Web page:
My son is the Elders’ Quorum President of their family’s urban ward in DC. He’s on a variety of calls and videos starting early because of the two hour time zone difference between DC and our place in Utah. My daughter-in-law is in that same ward’s Primary Presidency and has online meetings during the week with the rest of the leadership and helps create videos for the ward’s children. Their broadcasts happen in a different part of the house while we’re involved with our own, so I have no idea how they involve their adorable tots into Gospel learning. They do however have lively (and short) family nights with us all where the 3 year old is still able to call most of the shots. Wait ‘til his brother gets a little older. Will we still be doing home church by the time the infant can walk?!

My husband and I have hosted a Gospel Study with ward members and friends tied to “Come Follow Me” every 3rd Sunday since last Summer, and we continue it by zoom these days. We also tune in on Sundays to the live Dialogue Gospel Study podcasts. Last Sunday’s featured Fiona Givens’ take on Mosiah 18. These podcasts are recorded so you can tune in to view and hear the whole series so far if you like. They’re free. They’re meaty and to me spiritually satisfying.

Taking the sacrament with my husband remains sacred and intimate. Transcendent even. I wrote about it here at Segullah.

I hope you’ll share what has worked well as you continue to navigate home-church – and even what hasn’t since those are often the most instructive lessons. Do you take the sacrament all together? Do you have a more fleshed out “program” with talks and musical performances? Do you meet in your jammies or get dressed up? Do you worry about whether you are “doing it right”? Do you appreciate the leeway given by the Church’s pre-pandemic emphasis on home centered spiritual learning? Are you discovering new things you’d like to continue even after our wards meet face to face again?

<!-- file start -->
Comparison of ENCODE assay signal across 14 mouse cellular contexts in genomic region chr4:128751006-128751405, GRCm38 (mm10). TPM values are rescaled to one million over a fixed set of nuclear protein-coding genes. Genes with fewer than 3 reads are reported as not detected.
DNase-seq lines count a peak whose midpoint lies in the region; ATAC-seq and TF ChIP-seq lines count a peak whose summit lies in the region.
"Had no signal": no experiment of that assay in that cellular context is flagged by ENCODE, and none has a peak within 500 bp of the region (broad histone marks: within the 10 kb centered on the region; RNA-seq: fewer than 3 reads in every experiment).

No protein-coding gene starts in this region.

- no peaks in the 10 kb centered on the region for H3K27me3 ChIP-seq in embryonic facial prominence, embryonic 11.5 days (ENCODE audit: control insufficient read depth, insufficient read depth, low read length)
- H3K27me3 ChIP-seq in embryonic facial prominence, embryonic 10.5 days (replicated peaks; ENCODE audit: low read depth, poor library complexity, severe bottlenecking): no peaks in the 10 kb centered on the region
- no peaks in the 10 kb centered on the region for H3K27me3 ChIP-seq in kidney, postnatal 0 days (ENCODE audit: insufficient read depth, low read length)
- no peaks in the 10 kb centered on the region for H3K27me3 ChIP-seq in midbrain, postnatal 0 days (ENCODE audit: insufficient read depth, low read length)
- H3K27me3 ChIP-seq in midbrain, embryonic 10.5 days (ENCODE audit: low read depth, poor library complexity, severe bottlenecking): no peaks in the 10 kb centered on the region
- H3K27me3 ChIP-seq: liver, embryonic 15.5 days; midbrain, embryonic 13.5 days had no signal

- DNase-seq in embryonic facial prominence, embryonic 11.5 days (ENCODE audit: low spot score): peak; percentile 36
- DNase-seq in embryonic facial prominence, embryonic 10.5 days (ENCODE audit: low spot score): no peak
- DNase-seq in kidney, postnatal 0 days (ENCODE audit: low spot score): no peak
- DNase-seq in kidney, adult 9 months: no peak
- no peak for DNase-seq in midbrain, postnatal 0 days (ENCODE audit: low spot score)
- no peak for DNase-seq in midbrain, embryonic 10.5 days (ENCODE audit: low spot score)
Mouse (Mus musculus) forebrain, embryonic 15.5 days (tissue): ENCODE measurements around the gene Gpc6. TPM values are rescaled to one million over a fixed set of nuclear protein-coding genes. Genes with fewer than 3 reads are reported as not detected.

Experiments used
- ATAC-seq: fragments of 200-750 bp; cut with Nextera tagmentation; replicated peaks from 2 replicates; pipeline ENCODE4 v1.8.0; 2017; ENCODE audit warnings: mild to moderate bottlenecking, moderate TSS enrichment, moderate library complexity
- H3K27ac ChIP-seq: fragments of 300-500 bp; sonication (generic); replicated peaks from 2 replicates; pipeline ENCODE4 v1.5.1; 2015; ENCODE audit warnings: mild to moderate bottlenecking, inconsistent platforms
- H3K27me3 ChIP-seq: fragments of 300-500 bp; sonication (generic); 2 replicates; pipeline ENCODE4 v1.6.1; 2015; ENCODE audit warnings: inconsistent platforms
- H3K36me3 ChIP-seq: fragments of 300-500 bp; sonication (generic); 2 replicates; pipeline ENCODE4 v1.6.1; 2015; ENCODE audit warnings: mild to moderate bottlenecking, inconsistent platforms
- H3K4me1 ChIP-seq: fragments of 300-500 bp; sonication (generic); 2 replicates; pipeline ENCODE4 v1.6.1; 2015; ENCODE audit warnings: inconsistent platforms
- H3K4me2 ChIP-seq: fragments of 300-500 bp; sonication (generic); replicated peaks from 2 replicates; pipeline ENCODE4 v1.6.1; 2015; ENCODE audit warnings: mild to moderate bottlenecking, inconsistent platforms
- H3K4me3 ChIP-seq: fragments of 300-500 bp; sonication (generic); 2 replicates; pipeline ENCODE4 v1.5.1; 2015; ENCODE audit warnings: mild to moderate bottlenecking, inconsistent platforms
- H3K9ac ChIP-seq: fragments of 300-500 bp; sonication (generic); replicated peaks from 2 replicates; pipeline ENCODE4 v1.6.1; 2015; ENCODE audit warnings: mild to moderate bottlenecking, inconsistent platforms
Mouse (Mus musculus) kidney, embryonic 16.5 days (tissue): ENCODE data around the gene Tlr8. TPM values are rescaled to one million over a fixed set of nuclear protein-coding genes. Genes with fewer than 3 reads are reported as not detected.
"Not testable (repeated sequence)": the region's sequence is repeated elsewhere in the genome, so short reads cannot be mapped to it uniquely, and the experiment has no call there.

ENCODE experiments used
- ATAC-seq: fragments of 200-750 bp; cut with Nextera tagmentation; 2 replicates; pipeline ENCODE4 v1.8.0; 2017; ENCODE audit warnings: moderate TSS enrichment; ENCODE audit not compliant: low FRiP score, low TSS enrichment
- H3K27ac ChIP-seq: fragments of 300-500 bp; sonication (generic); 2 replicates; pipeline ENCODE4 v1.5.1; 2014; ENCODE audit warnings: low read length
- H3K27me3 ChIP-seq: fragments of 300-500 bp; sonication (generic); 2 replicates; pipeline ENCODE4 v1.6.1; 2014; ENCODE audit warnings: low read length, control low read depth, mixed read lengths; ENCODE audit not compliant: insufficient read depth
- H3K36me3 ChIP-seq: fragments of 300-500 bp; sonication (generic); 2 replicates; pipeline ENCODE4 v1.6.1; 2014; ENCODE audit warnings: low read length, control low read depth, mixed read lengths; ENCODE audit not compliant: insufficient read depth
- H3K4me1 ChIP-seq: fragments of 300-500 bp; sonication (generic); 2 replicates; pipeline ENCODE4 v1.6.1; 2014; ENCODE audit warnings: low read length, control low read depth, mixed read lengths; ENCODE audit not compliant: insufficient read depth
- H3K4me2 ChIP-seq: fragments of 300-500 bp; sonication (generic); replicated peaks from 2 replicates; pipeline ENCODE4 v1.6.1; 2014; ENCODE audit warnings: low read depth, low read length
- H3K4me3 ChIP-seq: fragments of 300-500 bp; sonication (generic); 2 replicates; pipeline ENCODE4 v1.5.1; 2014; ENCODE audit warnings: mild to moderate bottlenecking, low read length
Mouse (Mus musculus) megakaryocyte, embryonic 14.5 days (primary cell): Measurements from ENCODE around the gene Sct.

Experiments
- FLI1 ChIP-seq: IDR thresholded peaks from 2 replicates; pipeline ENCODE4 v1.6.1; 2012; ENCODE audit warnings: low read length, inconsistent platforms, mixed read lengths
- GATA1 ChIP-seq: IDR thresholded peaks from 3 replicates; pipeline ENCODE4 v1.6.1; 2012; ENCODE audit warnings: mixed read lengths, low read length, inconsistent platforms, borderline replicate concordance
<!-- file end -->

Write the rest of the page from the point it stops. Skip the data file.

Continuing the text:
If you live alone, what has your experience been? Has your load been lightened? Made heavier? If so, how can we help?

Everyone, please stay safe and well. If you are ill, we’ll offer up prayers on your behalf even if you want to remain anonymous.

Whether healthy or not, try my niece’s suggestion of praying together as a family and see if you, too, find it transcends all the worry and confusion of our troubled times. My guess is that works for folks who live alone, too.

Here are some bolstering words from Luke 12:32:

 “Do not be afraid, little flock, for it is your Father’s good pleasure to give you the kingdom.”

About Linda Hoffman Kimball

Linda Hoffman Kimball is an artist, writer, photographer, and poet who grew up as a faithful Christian near Chicago, & joined the Church of Jesus Christ of Latter-day Saints in 1971 while at Wellesley College near Boston. Early on she assumed that all Latter-day Saints were articulate, inquisitive, faithful, and socially engaged since her role models in the University wards in Cambridge, MA., were. Her husband says she is “fluent, but not native” in Mormon-ese. She is a founding member of Mormon Women for Ethical Government.